Under the Radar shines a light on lesser-known cover artists. If you’re not listening to these folks, you should. Catch up on past installments here.
Dan Bern should not be under anyone’s radar. Not only is he an incredibly prolific songwriter — only a small fraction of the thousand or so that he has acknowledged writing have been officially released — he is also an artist, a poet, a novelist, a children’s book author, and a filmmaker. His stage banter and lyrics are funny enough that he could definitely do standup. He has written songs for movies and television, and is a pioneer in online performing. He tours constantly, and what with all of those songs, he probably never plays the same set twice.
Bern’s parents were refugees from the Nazis. His father, a concert pianist, fled to Palestine in 1939 and later met and married his mother, a singer and poet. In the 1950s they moved to Iowa where Bern, the rare Jew in his small town, focused his attention on music and baseball. Apparently recognizing that success for people of his faith is more likely in music than sports, Bern moved to Los Angeles, where he became a fixture on the folk scene in the 1990s.
Bern has the ability to be profoundly silly and seriously profound, sometimes in the same song. While he writes about a wide variety of topics, a significant number of his songs are about love and sex, celebrity, religion, art, politics, and sports (mostly baseball and tennis, but not exclusively). So his music hits a number of cultural hot buttons and never stops making you think, even if its message is sometimes camouflaged by humor.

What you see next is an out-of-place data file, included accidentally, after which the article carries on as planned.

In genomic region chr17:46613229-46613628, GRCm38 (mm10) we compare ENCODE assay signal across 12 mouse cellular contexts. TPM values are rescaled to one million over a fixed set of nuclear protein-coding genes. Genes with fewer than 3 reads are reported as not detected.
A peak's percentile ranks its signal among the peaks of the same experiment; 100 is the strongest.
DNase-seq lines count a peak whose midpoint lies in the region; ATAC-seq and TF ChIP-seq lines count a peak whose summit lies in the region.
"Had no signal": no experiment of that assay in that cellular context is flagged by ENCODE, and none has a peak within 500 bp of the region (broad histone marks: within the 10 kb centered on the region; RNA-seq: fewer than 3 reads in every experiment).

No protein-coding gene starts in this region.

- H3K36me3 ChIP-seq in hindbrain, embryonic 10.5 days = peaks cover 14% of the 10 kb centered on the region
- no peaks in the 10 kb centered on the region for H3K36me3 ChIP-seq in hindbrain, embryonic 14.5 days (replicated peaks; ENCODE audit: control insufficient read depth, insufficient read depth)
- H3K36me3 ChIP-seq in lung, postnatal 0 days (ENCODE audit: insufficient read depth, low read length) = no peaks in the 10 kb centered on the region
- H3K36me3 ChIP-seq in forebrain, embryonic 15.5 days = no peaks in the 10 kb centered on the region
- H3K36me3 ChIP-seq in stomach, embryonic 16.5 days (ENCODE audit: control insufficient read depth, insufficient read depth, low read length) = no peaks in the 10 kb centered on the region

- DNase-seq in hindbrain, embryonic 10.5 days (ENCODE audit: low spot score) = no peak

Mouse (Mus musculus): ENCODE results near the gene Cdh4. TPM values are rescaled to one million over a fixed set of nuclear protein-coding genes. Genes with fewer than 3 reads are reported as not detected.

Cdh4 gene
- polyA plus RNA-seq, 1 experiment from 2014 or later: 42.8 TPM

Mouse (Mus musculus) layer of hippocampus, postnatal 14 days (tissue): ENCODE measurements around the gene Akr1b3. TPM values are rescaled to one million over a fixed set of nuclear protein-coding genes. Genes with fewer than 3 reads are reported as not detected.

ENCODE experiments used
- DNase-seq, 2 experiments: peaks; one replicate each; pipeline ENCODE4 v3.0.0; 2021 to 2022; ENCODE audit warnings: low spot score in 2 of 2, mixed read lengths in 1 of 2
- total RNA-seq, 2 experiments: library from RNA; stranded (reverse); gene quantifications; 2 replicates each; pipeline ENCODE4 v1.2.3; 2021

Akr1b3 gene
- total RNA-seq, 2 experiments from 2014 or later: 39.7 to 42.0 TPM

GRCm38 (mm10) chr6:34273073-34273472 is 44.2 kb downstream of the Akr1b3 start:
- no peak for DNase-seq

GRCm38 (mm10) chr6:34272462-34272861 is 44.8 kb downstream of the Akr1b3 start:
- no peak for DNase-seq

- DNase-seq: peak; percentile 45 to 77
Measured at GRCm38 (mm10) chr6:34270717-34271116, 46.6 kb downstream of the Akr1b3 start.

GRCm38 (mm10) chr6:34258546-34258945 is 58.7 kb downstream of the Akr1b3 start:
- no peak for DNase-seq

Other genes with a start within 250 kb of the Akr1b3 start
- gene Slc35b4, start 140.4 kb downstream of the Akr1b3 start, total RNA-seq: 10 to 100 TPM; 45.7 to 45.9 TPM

And now, the elephant in the room. Dan Bern sounds like Bob Dylan, his fellow Great Plains-born Jewish singer-songwriter. Bern can’t avoid the obvious comparison, and he has embraced it, once wisecracking, “I guess Bob Dylan was sort of the Dan Bern of the ’60s.” Even more, he released a song “Talkin’ Woody, Bob, Bruce, and Dan Blues,” a hysterical homage to Dylan’s “Song to Woody,” in which Bern allegedly tries to recreate Dylan’s visit to Woody Guthrie by breaking into Bruce Springsteen’s house and confusing the Boss by insisting that he is on his deathbed, thus inserting himself as the direct heir to Guthrie, Dylan, and Springsteen. Not that there is anything wrong with that; as we will see below, Bern honors these and other influences through the covers that he has played live and occasionally recorded.